Mommy Diagnostics™ was revised and expanded by more than 100 pages and released in September of 2004.

I became battery-operated in 2005, after months of testing and three cardiac ablations in effort to correct what had become a quite symptomatic tachycardia problem resistant to treatment with herbs, lifestyle altering, and pharmaceuticals (the problem was due to a “wiring” issue I was born with that did not become symptomatic until my teens, managed with herbs until…um…age(?) made it more significant. My pacemaker now serves in the place of my atrioventricular (AV) node, and I’ve suddenly become more thankful than ever for batteries.

We purchased SLC Birth & Parenting Supplies in September 2004 from Leslie Parrish (now Leslie Nabong), who was readying to leave to serve in the Philippines at the YWAM Project Life in Olongapo – see http://www.ywamconnect.com/sites/nabong and http://www.projectlifephilippines.org/. We renamed the business Naturally Healthy…Birth & Beyond and served midwives and their clients until April of 2007 when we sold the Birth & Beyond portion of the business. It was such a pleasure to serve and the Lord increased the business four-fold during this time, but we reached a point where decisions had to be made as to where our business focus needed to be. Since education and product development had been our prior focus, we chose to continue that path.

Prior to the sale of the business, we had the blessing of procuring the supplies for, packing and shipping 400 birth kits for community birth attendants being trained in Madagascar, purchased by ADRA in combination with USAID. What a joy that time was for us, even if I did end up with a staple in my forehead due to standing up on top one of the shipping crates and placing my head in direct line of the office ceiling fan – whoops!

The Naturally Healthy Woman and Naturally Healthy Pregnancy books were revised and expanded each by at least 100 pages and released in December 2007 and March 2008 respectively.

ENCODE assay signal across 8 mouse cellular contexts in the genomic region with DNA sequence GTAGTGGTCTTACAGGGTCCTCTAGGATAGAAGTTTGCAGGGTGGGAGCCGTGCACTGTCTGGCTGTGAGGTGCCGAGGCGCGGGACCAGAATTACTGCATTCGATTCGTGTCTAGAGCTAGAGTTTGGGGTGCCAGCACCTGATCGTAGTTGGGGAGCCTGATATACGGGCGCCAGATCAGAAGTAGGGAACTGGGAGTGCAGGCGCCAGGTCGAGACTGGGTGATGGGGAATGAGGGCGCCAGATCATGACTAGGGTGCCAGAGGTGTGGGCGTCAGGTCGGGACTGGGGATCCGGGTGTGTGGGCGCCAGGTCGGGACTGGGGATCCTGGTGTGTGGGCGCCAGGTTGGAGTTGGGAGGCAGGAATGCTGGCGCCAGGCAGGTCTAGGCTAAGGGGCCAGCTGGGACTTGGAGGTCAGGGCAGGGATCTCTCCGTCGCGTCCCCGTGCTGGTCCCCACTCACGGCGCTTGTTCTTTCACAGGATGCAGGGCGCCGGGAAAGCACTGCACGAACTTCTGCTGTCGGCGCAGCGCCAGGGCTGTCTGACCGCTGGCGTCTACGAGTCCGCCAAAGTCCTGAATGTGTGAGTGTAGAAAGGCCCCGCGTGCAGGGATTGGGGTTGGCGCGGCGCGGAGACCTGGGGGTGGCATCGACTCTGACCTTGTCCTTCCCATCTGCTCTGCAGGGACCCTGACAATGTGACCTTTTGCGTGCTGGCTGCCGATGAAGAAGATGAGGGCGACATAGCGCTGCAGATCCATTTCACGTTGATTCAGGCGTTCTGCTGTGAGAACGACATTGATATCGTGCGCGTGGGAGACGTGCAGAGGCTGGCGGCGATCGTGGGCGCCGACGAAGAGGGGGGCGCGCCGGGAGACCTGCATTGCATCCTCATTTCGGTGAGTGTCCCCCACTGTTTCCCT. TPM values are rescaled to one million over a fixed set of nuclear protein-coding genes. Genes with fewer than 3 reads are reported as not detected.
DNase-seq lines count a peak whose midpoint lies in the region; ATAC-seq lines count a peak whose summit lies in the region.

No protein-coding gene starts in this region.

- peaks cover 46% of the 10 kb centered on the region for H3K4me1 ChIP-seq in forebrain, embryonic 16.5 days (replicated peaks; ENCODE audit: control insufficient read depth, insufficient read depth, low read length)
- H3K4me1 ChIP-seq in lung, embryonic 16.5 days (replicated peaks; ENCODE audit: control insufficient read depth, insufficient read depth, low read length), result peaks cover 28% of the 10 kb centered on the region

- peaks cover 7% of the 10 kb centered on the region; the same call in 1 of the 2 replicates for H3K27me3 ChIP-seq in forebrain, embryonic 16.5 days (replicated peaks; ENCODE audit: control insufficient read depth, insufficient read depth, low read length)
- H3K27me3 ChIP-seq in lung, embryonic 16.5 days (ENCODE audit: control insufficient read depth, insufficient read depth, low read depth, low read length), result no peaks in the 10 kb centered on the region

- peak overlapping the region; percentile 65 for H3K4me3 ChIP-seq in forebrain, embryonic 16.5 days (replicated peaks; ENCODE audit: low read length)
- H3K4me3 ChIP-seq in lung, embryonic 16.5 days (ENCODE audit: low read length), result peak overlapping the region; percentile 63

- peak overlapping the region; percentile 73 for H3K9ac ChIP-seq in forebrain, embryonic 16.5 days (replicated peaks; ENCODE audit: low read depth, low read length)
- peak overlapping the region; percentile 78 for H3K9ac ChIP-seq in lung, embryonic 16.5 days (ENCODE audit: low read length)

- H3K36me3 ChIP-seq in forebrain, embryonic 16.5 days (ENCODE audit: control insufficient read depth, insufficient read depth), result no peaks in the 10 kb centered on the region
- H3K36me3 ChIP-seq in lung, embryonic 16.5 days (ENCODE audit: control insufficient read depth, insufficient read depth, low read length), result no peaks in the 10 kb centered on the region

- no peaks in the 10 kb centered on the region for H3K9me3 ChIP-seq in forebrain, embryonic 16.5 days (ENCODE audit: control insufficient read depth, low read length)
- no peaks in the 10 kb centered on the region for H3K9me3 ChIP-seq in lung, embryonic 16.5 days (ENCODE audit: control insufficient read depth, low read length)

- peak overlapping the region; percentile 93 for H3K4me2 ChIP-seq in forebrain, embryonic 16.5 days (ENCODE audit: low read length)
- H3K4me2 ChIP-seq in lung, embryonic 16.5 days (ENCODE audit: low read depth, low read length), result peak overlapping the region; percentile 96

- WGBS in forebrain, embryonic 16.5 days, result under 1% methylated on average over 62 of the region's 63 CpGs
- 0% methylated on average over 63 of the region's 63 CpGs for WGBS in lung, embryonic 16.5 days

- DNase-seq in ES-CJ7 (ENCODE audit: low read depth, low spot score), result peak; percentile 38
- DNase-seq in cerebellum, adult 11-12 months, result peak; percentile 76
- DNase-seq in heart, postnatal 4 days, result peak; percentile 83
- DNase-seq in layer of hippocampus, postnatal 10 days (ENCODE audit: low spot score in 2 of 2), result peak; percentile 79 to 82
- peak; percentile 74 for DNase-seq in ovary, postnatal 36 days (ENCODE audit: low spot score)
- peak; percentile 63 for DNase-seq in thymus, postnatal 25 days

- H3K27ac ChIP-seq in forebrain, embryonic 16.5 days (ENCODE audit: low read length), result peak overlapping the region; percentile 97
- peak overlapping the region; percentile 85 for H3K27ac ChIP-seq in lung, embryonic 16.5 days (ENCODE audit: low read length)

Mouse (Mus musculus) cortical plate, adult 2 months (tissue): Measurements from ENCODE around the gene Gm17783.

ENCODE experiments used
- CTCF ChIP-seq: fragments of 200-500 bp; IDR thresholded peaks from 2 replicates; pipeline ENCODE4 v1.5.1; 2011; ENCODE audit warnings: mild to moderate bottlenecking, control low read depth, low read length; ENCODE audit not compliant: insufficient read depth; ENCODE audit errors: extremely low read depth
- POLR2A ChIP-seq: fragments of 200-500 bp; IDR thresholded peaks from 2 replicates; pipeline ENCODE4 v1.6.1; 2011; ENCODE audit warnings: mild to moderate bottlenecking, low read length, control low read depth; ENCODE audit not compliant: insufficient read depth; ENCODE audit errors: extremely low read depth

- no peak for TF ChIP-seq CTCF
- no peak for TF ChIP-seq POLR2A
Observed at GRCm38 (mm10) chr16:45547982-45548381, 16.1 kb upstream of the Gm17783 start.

Vickilynn Haycraft, of www.realfoodliving.com , and I are expectantly awaiting the final design to send Naturally Healthy Cuisine: Real Food for Real Families to print for release in February or March 2008.

And, finally, our herbal study course, has been restructured for us to be able to offer a beginner’s Family Herbalist course; a Certified Family Herbalist course for those desiring personalized progress review sessions and Shonda-instruction; a more in-depth Community Herbalist course for those wishing to minister in their communities, with an option to do additional reading and show teaching skills proficiency to certify as Certified Women’s Health Educators and Certified Family Health Educators, and a Clinical Herbalist course for those wishing to have a career practice as a professional herbalist.

So…much has happened in the past few years, yet our focus remains unchanged: to provide health education, specifically in the areas of herbal and food medicine, to develop products to support health, and to promote personal responsibility in one’s own, or one’s own family’s, healthcare.

And Keith is right (and he’s very glad to have me say that in writing!). We are re-freshing Naturally Healthy, and we are grateful for the opportunity to serve you and your families.

Blessings and peace,
Shonda